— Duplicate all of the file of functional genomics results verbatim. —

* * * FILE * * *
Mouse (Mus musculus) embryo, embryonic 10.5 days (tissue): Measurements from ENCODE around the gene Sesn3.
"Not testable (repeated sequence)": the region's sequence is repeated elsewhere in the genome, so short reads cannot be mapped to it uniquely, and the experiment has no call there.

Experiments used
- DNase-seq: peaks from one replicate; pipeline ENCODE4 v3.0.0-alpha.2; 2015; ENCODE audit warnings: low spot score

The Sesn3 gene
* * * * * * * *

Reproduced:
Mouse (Mus musculus) embryo, embryonic 10.5 days (tissue): Measurements from ENCODE around the gene Sesn3.
"Not testable (repeated sequence)": the region's sequence is repeated elsewhere in the genome, so short reads cannot be mapped to it uniquely, and the experiment has no call there.

Experiments used
- DNase-seq: peaks from one replicate; pipeline ENCODE4 v3.0.0-alpha.2; 2015; ENCODE audit warnings: low spot score

The Sesn3 gene